Another early school day for me!
After weeks of agonizing and changing my mind too many times to count, I decided to do my Master’s dissertation on fair trade coffee. Fair trade has always been an interest for me, though not completely comprehensible until recently. I was lucky enough to be able to volunteer at Ten Thousand Villages for a year at their Chicago location and learn the basics and beginnings of the movement. Coffee is one of the most important commodities in the world and with almost every international agenda involving some sort of development discussion, fair trade is definitely a relevant topic. This documentary came up in my search and I would high reccomend it for anyone interested in Ethiopia, global trade or just a fellow latte lover.
“As westerners revel in designer lattes and cappuccinos, impoverished Ethiopian coffee growers suffer the bitter taste of injustice. In this eye-opening exposé of the multi-billion dollar industry, Black Gold traces one mans fight for a fair price.” via Home Page | Black Gold Movie.
Cooking with a conscience…
Muhammad Yunus, if you’ve never heard of him, is the founder of microfinance. He pioneered the concept of microcredit and created a bank in his home country of Bangladesh that would lend small loans to impoverished clients, most of whom were women, without requiring collateral. This allowed these women, who wouldn’t otherwise get approved by any other lending institution, to start their own small businesses and thereby support their families with enterprises such as basket weaving, sewing, etc. This notion of social and economic development on a smaller, local level was a novel idea at the time and gave families an opportunity where they otherwise would have no other option than poverty. His creation, the Grameen Bank, was so innovative and successful, that he and the institution jointly received the Nobel Peace Prize in 2006. I had the chance to see him speak in Chicago the following year and was nothing short of inspired.
Naturally, when I saw he had contributed a recipe for the Share cookbook, I had to try it! At the fair trade store I volunteer with, they were selling the cookbook as a specialty item and I quickly picked up a a copy. It is produced by the non-profit Women for Women International and 100% of the publisher proceeds go to the organization. They work specifically with women in countries where war and conflict have devastated local communities and give women the education and resources they need to succeed. The cookbook itself is filled with recipes from all around the world – Afghanistan, Bosnia & Herzegovina, the Congo, to name a few – and then a few from guest contributors like Paul McCartney and Ashley Judd. In short, these are dishes you cannot Google. I’d recommend it to anyone who loves to cook and is looking for some inspiration!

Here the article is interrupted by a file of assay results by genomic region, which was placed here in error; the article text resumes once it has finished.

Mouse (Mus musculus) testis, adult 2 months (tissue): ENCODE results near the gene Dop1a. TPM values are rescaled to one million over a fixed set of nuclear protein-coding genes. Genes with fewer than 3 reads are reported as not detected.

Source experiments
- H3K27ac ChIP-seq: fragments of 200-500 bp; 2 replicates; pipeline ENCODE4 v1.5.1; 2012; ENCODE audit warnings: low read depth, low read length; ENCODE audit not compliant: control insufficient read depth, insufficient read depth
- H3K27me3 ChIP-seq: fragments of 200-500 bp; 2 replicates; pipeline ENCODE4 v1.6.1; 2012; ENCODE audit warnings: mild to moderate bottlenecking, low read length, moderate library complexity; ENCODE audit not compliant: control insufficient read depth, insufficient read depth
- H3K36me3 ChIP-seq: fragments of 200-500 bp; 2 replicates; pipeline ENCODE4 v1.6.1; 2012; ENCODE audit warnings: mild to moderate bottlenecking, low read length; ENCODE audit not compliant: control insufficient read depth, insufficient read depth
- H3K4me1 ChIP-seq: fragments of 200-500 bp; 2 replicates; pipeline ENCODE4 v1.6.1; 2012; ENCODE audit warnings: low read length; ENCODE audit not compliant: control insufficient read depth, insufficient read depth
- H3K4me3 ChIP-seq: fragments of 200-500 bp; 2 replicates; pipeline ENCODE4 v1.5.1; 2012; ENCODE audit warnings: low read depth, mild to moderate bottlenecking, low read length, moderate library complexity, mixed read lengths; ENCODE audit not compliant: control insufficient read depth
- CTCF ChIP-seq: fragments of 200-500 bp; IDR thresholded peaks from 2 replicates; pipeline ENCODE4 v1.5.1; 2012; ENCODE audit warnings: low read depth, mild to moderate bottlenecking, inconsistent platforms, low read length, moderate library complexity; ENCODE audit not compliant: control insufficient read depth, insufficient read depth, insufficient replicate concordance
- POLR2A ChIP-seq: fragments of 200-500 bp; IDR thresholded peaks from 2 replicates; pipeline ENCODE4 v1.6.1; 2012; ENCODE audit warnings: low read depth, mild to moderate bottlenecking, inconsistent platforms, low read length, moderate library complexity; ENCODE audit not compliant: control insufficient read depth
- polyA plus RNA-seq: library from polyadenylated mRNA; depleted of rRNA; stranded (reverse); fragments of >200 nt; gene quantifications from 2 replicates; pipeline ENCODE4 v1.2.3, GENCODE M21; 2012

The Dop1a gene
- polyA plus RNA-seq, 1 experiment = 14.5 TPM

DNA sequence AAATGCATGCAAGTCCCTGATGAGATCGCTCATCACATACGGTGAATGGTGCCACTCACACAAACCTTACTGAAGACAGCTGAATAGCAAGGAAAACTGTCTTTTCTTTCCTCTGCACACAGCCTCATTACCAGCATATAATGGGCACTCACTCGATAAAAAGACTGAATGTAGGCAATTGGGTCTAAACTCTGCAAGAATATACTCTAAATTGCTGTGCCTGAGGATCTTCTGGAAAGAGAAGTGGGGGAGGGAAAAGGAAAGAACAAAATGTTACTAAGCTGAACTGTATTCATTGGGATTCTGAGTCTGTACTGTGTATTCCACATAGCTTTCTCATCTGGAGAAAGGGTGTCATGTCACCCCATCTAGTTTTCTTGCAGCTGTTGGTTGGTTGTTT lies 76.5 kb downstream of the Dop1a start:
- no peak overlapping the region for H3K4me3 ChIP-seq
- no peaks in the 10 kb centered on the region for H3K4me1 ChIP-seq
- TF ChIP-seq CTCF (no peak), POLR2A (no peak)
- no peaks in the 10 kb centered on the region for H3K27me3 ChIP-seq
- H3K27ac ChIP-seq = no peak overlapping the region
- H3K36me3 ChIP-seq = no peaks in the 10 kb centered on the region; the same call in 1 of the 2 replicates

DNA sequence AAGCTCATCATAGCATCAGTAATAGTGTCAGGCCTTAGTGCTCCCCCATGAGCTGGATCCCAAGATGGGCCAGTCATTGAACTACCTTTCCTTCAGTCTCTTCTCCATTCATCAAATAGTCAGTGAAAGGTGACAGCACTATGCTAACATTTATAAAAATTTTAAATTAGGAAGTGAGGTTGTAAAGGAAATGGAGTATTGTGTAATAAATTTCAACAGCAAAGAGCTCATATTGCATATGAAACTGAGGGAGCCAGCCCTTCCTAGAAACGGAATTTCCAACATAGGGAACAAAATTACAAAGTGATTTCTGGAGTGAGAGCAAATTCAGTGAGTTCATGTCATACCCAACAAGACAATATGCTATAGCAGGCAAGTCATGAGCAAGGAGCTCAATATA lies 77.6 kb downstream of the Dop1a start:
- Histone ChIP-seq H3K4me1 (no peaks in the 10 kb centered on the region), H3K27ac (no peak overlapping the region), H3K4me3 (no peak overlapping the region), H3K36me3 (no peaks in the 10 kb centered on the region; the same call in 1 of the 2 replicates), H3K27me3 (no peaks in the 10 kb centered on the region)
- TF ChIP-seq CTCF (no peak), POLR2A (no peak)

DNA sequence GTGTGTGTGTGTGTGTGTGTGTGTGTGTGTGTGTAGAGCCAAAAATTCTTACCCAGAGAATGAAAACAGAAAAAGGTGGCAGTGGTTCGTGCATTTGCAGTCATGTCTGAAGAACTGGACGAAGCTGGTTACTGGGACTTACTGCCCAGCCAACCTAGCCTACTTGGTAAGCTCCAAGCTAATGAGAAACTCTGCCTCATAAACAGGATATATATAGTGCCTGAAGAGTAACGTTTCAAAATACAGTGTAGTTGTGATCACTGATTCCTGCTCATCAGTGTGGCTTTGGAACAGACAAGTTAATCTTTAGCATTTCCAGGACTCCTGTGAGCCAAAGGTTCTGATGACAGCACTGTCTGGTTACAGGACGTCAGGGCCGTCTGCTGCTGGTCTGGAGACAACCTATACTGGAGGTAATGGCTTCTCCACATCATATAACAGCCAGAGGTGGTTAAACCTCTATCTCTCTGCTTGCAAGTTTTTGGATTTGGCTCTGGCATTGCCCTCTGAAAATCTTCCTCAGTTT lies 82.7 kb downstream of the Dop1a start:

This particular recipe is a Bangladeshi dish accompanied by an Indian yogurt sauce.
*Recipe has been lightly adapted.
- ¾ cup dried red lentils
- Fresh ginger (2in fresh or 2tbsp powder)
- 1 medium onion, finely chopped
- 2 tbsp cilantro, chopped
- ½ tsp salt
- ½ tsp turmeric
- 2-3 green chilies, finely chopped
- 2 cups of oil
- Wash the lentils and place in a bowl. Cover with hot water and leave to soak for 30 minutes. Drain and place in a food processor or blender with the ginger. Blend to form a thick paste and pour into a mixing bowl. *I used a coffee grinder and hand mashing technique.
- Stir in onion, cilantro, salt, turmeric and chiles. Mix thoroughly. Shape spoonfuls of the mixture into balls. Should make 18-22. *I let my “globs” sit in the freezer for 15 minutes before frying to help them keep their shape – perfect time to make the sauce, too.
- Heat oil in a deep fryer or saucepan to about 375 degrees Fahrenheit. Fry the piaju in batches for about 1 minute each or until golden brown. Remove from oil and place on paper towel to absorb excess oil.
- ½ cucumber
- 1 cup plain yogurt
- 1-2 garlic cloves, crushed
- 10 fresh mint leaves, shredded
- Salt and pepper
- Cut the cucumber in half lengthwise, scoop out the seeds with a spoon and discard them. Finely chop or grate the flesh and pat dry with paper towels. Put the yogurt in a bowl and stir in the garlic and shredded mint. *I used Greek yogurt.
- Season to taste, then spoon into smaller dish to serve.
And, voilà! I’m usually not the best at deep frying but these have to be the best yet!